(CNN)Authorities missed an opportunity a decade ago to stop a key ISIS operative thought to be behind the Paris and Brussels attacks, a former Belgian intelligence officer says.
Instead, Andre Jacob, who at the time was the head of the anti-terrorism unit for Belgian intelligence, says that Oussama Atar, believed by French authorities to be the elusive “Abu Ahmad,” was incarcerated in multiple Iraqi detention centers where he became further radicalized.
The Belgian-Moroccan national, now 32, would years later introduce his own family — including his cousins, theEl Bakraoui brotherswho carried out the Brussels attacks — to his extremist ideologies, according to French and Belgian authorities.
Butwhen Jacob first met Atar in 2006 he was 22 anda baby-faced detainee in Baghdad,a far cry from the “monster” he would eventually become.
It was July and the height of the Iraq War when Jacob walked through the doors of Camp Cropper, a newly-opened US-operated detention center. He’d been invited to help question Atar by the CIA and US military intelligence.
“I saw a young boy disappointed to be there,” Jacob tells CNN. “Surprised also and who was trying to tell us that he wasn’t a terrorist but he was in Iraq to help Iraqis and not to be a foreign fighter.”
This was the first in a sequence of events in which Atar would ultimately be released by authorities and go on to become a prime suspect in the attacks.
Jacob says he questioned theyouthfulcaptive without handcuffsand overthe next fourdays, Atar slowly opened up about his life back home. He spoke of his close relationship with his mother and his estranged father. He revealed trouble in school and problems fitting in, his love for Syria and how he traveled to the Middle East to break from his old life.
American officials,under the Bush administration,supported the softer approach. The militarywasstill reeling from Abu Ghraib, an abuse scandal thatignited global outrage and fueledanti-American propaganda peddled by Al Qaeda.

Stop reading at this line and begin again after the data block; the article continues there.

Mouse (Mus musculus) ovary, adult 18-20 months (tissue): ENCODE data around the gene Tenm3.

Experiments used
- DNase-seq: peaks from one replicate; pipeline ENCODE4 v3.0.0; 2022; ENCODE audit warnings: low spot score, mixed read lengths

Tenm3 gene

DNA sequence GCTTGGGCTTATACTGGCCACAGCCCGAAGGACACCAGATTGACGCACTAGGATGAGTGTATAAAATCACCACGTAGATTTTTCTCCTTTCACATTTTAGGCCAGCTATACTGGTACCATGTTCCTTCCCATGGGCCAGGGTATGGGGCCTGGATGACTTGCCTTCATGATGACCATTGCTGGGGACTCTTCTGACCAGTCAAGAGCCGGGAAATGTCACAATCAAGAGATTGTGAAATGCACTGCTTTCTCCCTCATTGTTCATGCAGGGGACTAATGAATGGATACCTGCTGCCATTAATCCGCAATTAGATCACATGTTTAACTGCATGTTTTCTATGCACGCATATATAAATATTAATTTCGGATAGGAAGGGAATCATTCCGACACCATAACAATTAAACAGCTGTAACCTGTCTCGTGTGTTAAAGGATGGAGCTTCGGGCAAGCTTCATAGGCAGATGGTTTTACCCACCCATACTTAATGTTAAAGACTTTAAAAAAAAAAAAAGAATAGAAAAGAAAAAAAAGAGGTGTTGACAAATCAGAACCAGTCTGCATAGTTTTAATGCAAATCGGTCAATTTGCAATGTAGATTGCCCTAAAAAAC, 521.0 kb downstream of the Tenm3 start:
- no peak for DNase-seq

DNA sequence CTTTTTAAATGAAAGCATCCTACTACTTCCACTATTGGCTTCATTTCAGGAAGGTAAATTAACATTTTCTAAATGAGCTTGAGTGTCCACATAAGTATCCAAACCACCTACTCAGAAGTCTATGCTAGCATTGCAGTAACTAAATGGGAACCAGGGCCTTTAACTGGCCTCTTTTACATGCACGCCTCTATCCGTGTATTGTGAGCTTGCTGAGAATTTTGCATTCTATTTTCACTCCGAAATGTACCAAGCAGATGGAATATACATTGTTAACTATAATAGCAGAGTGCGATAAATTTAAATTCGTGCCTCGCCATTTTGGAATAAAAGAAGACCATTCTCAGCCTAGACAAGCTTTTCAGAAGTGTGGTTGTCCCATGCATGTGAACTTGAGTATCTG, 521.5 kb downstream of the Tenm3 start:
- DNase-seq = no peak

“In fact the Americans told us to be kind with him and not to put pressure on him because ‘the rules have changed,'” Jacob says.
Doubts of terror ties?
At the time of Atar’s imprisonment, Camp Cropper was full of some of Iraq’s most notorious detainees including Saddam Hussein. Still under construction, Jacob saysprisonerswere allowed to mingle under open tents. No books were permitted except the Quran.
The previous February, the US Military had arrested Atar along with others at a Ramadi checkpoint. Jacob says Atar was injured; the group had been en route to a local hospital. He says Atar explained his injuries were the result of experimenting with grenades but insisted he was not taking part in military training.Jacob says he was found with weapons and was arrested and held at Abu Ghraib detention center before being moved to Camp Cropper.
The Iraqis didn’t buy his story and insisted Atar was a hardened jihadist. The Iraqi Ambassador to Belgium, Jawad Al-Hindawi, says he was charged with terrorism offences.
“Apart from the evidence which was in the Iraqi (files) which led to his indictment, there were other authorities that had information about him, not only the Iraqi government, that shows he was very involved with the Al Qaeda organization and that was proven by other parties,” saysthe ambassador.
Al-Hindawi claims Atar belonged to an organization called “Al Fatah,” an alleged terrorist network operating out of Syria under the pretext of offering Iraqis humanitarian aid.
He was sentenced in an Iraqi court to life in prison, which was later reduced to ten years.
To Jacob, there was reason to question some of the allegations.
“For me, Atar didn’t have a profile of a terrorist when he left Belgium.
“He was checked in a car with other people, others linked to terror … American soldiers put all the documents in one plastic bag. It was difficult for analysts to figure out what belonged to whom,” he says.
It was a view reflected in Jacob’s official assessment at the end of his trip to Iraq in 2006, seen by CNN.
Jacob explains that his final assessment was of “someone who wanted to almost apologize.”
“He was understanding that he made mistakes and he should have never gone to Iraq but he didn’t see any exit,” the anti-terrorism specialist says.
“Our conclusion … was that this person could potentially be recuperated but it was just a suggestion. Then the decision is taken by the Belgian Ministry of Foreign Affairs and by the American authorities.
“But the Americans didn’t want to take that risk to free a person who could potentially be a terrorist.”
‘A recipe for radicalization’
The Belgian Foreign Ministry declined to talk to CNN for this story, citing an ongoing parliamentary inquiry.
But a source close to the inquiry tells CNNthat over the next six years the Belgians repeatedly pushed for Atar to be released and allowed to return to Belgium. The source says the Americans had appeared open to the idea. But their attitude changed with a 2009 letter sent from the US Embassy to Belgian officials in Jordan.
The letter outlined how Atar was perceived as anti-American and pointed to an attempted prison break with a known associate of terror leader, Abu Musab al-Zarqawi as further evidence.It also expressed concerns that, if released, Atar would simply try to come back to Iraq. Atar would ultimately be released by Iraqi authorities after serving seven of his 10-year sentence.